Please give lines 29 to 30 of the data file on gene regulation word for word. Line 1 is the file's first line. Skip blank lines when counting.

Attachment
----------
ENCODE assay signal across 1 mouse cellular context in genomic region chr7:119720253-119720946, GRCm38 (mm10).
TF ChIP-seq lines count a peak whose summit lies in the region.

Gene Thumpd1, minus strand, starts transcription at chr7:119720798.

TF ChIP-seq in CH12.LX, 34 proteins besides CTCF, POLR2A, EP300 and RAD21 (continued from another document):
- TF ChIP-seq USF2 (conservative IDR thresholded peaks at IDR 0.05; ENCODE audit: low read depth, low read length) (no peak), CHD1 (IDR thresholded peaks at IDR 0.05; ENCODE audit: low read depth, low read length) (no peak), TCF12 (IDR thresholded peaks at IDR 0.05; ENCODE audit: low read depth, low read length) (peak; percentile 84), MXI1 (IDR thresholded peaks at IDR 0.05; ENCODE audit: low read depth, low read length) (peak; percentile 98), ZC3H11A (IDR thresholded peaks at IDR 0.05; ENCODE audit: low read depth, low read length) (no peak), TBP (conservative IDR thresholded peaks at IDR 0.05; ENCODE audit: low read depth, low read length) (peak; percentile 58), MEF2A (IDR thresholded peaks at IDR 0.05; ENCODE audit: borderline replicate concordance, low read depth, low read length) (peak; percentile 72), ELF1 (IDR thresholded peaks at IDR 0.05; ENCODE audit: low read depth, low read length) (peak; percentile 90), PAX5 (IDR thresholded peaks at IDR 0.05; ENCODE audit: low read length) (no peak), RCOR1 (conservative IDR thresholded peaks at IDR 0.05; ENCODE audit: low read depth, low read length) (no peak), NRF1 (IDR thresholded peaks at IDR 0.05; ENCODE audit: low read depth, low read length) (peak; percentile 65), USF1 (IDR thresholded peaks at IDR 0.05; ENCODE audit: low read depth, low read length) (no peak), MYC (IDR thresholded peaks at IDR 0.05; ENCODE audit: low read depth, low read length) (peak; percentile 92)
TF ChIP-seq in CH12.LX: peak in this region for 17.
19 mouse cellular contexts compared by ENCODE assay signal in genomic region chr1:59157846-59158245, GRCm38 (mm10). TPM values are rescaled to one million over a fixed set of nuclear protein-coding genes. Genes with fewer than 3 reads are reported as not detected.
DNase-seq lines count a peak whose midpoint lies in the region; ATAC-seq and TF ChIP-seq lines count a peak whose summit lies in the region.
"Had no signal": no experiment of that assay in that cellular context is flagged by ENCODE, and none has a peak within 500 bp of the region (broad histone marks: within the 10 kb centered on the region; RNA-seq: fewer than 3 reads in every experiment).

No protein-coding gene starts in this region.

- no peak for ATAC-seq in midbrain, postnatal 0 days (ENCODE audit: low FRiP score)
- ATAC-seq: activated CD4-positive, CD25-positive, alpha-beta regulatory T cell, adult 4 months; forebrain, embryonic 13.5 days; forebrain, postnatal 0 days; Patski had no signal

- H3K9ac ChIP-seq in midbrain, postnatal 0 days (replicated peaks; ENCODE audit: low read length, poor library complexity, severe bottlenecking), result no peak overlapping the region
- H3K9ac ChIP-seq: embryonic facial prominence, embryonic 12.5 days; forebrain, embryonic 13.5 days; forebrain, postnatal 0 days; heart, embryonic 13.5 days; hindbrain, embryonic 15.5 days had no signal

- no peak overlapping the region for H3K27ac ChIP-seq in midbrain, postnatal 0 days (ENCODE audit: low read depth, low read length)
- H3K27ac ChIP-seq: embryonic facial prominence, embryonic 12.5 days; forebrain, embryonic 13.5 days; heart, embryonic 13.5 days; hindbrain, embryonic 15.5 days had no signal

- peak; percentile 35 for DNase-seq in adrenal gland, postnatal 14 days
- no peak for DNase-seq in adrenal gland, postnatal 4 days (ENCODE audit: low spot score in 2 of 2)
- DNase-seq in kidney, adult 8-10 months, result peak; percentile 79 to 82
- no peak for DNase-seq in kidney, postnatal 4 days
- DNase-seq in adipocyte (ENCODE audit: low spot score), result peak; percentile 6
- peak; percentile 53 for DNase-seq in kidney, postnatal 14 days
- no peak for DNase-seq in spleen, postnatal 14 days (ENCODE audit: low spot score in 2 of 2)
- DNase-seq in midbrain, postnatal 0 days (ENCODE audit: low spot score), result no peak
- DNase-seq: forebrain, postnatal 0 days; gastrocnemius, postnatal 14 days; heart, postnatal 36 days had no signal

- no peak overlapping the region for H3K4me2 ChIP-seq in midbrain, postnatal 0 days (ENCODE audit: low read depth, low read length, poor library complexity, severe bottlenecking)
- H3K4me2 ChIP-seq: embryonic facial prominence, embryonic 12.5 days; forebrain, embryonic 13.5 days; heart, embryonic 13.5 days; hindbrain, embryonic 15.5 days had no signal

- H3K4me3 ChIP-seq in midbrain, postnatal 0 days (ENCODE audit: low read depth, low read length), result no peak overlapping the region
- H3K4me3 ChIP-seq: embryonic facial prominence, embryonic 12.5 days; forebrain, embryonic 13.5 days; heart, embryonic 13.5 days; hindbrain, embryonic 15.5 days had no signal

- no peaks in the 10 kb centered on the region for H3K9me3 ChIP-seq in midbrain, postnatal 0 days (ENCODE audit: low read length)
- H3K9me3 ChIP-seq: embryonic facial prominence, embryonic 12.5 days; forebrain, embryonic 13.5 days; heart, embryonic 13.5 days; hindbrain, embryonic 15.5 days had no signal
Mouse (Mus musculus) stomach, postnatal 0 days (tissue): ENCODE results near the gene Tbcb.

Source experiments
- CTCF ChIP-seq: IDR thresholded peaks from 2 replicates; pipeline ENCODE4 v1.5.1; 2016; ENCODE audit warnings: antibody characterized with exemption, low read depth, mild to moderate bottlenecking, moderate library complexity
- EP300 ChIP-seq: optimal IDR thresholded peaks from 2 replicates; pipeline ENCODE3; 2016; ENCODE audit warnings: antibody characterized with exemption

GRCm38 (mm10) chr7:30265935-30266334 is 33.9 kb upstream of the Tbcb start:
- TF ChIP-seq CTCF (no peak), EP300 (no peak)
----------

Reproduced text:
- H3K4me3 ChIP-seq: embryonic facial prominence, embryonic 12.5 days; forebrain, embryonic 13.5 days; heart, embryonic 13.5 days; hindbrain, embryonic 15.5 days had no signal

- no peaks in the 10 kb centered on the region for H3K9me3 ChIP-seq in midbrain, postnatal 0 days (ENCODE audit: low read length)